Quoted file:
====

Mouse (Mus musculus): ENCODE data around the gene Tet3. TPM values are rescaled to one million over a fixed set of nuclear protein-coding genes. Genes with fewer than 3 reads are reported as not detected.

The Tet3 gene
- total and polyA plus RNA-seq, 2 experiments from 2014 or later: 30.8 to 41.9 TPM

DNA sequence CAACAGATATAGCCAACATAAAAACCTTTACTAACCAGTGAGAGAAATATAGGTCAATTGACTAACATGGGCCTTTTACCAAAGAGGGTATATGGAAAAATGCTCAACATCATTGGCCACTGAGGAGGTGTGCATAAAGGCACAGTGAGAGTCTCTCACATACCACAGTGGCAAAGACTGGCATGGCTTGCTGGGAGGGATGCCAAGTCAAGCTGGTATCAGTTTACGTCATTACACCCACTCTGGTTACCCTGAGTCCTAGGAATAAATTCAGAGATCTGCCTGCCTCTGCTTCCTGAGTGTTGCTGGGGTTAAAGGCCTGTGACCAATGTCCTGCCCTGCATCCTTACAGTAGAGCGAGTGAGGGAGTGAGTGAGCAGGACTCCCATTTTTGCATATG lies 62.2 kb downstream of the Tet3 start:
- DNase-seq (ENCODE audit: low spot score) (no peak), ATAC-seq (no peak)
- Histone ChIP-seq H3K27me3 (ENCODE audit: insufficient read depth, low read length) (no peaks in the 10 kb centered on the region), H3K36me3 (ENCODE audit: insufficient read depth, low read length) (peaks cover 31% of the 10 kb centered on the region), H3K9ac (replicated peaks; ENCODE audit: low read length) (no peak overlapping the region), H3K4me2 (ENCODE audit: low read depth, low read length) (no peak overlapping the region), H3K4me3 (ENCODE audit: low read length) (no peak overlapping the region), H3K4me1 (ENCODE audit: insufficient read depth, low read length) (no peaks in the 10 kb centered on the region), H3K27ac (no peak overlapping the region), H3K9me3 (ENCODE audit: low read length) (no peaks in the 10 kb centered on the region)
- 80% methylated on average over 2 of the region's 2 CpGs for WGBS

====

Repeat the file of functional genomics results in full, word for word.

Mouse (Mus musculus): ENCODE data around the gene Tet3. TPM values are rescaled to one million over a fixed set of nuclear protein-coding genes. Genes with fewer than 3 reads are reported as not detected.

The Tet3 gene
- total and polyA plus RNA-seq, 2 experiments from 2014 or later: 30.8 to 41.9 TPM

DNA sequence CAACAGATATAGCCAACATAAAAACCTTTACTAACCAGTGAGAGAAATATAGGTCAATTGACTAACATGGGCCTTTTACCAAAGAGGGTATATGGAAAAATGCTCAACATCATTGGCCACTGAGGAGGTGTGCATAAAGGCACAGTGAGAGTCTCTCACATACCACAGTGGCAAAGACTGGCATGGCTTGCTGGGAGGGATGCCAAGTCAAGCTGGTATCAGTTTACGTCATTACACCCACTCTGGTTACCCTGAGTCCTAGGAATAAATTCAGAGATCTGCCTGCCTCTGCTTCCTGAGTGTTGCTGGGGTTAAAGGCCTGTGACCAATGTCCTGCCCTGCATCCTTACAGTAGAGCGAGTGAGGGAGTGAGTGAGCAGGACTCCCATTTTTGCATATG lies 62.2 kb downstream of the Tet3 start:
- DNase-seq (ENCODE audit: low spot score) (no peak), ATAC-seq (no peak)
- Histone ChIP-seq H3K27me3 (ENCODE audit: insufficient read depth, low read length) (no peaks in the 10 kb centered on the region), H3K36me3 (ENCODE audit: insufficient read depth, low read length) (peaks cover 31% of the 10 kb centered on the region), H3K9ac (replicated peaks; ENCODE audit: low read length) (no peak overlapping the region), H3K4me2 (ENCODE audit: low read depth, low read length) (no peak overlapping the region), H3K4me3 (ENCODE audit: low read length) (no peak overlapping the region), H3K4me1 (ENCODE audit: insufficient read depth, low read length) (no peaks in the 10 kb centered on the region), H3K27ac (no peak overlapping the region), H3K9me3 (ENCODE audit: low read length) (no peaks in the 10 kb centered on the region)
- 80% methylated on average over 2 of the region's 2 CpGs for WGBS